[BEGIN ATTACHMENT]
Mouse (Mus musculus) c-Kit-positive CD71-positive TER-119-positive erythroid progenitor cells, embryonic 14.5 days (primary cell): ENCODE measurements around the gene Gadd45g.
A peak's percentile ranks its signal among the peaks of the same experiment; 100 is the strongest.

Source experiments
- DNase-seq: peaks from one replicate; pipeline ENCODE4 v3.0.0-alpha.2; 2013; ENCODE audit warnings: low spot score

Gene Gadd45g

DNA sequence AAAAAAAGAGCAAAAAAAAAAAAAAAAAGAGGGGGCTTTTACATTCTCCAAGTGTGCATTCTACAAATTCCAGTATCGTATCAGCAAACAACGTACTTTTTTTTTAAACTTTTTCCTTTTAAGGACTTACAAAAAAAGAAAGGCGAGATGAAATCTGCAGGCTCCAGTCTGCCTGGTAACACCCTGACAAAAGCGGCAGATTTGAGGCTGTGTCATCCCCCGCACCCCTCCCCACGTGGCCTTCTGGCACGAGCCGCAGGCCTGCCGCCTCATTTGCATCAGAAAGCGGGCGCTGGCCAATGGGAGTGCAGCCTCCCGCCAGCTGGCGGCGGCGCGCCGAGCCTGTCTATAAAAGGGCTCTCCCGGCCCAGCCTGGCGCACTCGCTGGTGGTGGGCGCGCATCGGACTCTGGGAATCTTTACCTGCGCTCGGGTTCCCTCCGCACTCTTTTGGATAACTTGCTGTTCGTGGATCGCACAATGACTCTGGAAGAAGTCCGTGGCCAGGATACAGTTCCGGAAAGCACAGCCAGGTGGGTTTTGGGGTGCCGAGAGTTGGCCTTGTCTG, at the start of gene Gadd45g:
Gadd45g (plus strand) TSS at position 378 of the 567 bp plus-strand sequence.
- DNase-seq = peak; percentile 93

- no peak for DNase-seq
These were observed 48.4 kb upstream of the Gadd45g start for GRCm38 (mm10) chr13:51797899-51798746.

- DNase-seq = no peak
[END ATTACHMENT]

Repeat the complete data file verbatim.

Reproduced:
Mouse (Mus musculus) c-Kit-positive CD71-positive TER-119-positive erythroid progenitor cells, embryonic 14.5 days (primary cell): ENCODE measurements around the gene Gadd45g.
A peak's percentile ranks its signal among the peaks of the same experiment; 100 is the strongest.

Source experiments
- DNase-seq: peaks from one replicate; pipeline ENCODE4 v3.0.0-alpha.2; 2013; ENCODE audit warnings: low spot score

Gene Gadd45g

DNA sequence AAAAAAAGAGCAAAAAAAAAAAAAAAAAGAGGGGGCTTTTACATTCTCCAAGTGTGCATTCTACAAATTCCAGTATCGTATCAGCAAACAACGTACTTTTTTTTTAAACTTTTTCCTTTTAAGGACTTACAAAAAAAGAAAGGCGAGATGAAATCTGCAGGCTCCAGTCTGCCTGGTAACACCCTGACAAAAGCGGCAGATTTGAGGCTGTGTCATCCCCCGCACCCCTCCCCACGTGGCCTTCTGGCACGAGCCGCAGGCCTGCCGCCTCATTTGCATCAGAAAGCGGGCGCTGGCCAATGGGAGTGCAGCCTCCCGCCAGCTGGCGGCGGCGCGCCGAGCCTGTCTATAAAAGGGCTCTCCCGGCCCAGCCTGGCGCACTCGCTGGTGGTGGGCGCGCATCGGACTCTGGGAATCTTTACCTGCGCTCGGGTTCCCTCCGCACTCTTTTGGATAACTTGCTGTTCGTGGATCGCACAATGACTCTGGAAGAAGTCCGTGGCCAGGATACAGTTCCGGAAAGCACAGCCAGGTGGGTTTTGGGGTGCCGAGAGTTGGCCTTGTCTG, at the start of gene Gadd45g:
Gadd45g (plus strand) TSS at position 378 of the 567 bp plus-strand sequence.
- DNase-seq = peak; percentile 93

- no peak for DNase-seq
These were observed 48.4 kb upstream of the Gadd45g start for GRCm38 (mm10) chr13:51797899-51798746.

- DNase-seq = no peak